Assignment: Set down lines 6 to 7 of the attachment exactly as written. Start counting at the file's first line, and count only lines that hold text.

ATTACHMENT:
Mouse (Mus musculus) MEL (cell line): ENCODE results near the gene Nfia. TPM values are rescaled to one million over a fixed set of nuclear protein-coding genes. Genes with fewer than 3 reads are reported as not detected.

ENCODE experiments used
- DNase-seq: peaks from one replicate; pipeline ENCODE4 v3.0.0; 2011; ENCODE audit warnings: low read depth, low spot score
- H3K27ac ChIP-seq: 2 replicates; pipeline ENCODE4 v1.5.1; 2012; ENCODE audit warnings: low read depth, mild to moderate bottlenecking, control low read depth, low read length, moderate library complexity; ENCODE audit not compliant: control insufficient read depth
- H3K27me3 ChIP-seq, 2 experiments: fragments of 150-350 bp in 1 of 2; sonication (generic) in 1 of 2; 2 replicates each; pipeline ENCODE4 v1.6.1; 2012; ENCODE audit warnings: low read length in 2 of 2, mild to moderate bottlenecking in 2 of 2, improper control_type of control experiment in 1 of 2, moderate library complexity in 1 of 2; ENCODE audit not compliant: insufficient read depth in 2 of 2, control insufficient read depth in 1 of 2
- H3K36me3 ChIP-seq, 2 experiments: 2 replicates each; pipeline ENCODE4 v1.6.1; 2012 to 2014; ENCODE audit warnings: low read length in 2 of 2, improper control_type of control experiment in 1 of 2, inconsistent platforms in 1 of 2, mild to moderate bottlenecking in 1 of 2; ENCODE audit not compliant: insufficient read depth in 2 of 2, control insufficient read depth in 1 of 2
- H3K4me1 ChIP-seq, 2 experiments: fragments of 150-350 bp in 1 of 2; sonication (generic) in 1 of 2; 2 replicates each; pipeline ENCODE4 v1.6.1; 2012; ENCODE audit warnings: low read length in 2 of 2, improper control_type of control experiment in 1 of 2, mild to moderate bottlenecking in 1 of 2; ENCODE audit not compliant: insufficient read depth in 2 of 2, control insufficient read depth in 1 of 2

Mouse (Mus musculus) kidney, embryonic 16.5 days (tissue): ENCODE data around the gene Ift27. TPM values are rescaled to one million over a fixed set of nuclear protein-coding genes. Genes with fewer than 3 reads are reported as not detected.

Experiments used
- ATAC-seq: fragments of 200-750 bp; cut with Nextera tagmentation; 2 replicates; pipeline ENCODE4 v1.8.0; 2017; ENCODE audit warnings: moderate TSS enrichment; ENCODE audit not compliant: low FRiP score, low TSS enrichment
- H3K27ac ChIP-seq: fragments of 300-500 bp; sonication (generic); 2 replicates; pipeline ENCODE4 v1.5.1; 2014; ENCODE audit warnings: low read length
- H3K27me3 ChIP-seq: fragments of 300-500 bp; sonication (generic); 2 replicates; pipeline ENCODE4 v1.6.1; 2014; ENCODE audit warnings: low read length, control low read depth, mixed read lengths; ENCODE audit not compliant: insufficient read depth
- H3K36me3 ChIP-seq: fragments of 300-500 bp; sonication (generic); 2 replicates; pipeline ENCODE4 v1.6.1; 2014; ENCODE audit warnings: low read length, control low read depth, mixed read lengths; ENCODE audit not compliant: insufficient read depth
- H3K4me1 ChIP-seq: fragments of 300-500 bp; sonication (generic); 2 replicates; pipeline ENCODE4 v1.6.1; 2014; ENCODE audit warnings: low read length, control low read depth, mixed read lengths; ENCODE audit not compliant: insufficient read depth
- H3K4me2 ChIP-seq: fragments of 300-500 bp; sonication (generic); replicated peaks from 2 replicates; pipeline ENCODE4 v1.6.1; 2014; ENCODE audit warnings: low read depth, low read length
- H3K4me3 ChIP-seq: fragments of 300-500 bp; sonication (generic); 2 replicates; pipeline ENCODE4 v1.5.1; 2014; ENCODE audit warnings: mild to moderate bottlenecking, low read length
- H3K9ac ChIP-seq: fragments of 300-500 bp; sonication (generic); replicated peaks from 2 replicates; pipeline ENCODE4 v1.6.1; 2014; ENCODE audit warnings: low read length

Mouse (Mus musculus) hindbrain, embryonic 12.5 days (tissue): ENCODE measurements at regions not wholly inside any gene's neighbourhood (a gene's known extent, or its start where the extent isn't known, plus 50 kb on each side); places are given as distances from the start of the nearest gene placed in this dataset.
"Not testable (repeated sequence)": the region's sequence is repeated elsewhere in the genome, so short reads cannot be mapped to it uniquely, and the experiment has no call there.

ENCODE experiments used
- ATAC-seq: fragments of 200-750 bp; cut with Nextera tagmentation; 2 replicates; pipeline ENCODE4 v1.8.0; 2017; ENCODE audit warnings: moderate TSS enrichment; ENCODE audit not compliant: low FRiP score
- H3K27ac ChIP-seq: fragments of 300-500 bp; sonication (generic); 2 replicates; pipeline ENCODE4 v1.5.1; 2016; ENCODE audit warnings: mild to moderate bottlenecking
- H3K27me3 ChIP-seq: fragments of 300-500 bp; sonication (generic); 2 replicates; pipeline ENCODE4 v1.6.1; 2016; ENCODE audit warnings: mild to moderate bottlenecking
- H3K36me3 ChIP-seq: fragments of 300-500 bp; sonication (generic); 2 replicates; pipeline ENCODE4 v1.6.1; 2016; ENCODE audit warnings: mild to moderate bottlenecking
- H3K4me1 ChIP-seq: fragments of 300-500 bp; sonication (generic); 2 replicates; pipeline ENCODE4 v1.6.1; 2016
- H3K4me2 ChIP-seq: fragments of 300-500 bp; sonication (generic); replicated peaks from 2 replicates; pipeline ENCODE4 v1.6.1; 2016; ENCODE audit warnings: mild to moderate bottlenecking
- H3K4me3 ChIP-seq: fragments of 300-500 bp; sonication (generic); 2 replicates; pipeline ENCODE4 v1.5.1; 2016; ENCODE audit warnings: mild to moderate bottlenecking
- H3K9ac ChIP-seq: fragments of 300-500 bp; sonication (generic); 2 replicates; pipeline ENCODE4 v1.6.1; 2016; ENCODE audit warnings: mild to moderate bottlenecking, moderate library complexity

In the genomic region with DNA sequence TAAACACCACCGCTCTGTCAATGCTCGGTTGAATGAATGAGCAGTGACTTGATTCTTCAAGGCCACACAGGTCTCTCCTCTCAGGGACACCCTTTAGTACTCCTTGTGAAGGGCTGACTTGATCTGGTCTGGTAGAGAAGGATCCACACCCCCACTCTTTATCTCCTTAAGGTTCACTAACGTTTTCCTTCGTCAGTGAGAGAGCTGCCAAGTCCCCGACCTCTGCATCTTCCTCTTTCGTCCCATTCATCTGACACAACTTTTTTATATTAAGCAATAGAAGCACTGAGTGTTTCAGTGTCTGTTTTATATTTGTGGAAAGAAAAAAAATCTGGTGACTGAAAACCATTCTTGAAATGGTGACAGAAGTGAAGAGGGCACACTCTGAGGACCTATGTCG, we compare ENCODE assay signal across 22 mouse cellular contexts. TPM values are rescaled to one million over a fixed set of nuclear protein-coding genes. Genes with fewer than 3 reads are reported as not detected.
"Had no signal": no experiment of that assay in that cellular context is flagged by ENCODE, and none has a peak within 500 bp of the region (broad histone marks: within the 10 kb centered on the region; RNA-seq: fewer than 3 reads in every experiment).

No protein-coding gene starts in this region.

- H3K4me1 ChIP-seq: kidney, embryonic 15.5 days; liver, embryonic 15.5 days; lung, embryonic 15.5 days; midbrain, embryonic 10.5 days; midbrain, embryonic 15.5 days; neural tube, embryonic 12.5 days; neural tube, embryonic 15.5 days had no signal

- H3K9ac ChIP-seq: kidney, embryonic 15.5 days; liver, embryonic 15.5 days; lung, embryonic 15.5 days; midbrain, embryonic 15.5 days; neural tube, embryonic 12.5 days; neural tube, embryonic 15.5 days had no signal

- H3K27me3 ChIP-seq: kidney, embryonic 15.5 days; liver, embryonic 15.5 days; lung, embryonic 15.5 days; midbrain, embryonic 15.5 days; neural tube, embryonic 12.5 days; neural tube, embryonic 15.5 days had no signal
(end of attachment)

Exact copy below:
- H3K36me3 ChIP-seq, 2 experiments: 2 replicates each; pipeline ENCODE4 v1.6.1; 2012 to 2014; ENCODE audit warnings: low read length in 2 of 2, improper control_type of control experiment in 1 of 2, inconsistent platforms in 1 of 2, mild to moderate bottlenecking in 1 of 2; ENCODE audit not compliant: insufficient read depth in 2 of 2, control insufficient read depth in 1 of 2
- H3K4me1 ChIP-seq, 2 experiments: fragments of 150-350 bp in 1 of 2; sonication (generic) in 1 of 2; 2 replicates each; pipeline ENCODE4 v1.6.1; 2012; ENCODE audit warnings: low read length in 2 of 2, improper control_type of control experiment in 1 of 2, mild to moderate bottlenecking in 1 of 2; ENCODE audit not compliant: insufficient read depth in 2 of 2, control insufficient read depth in 1 of 2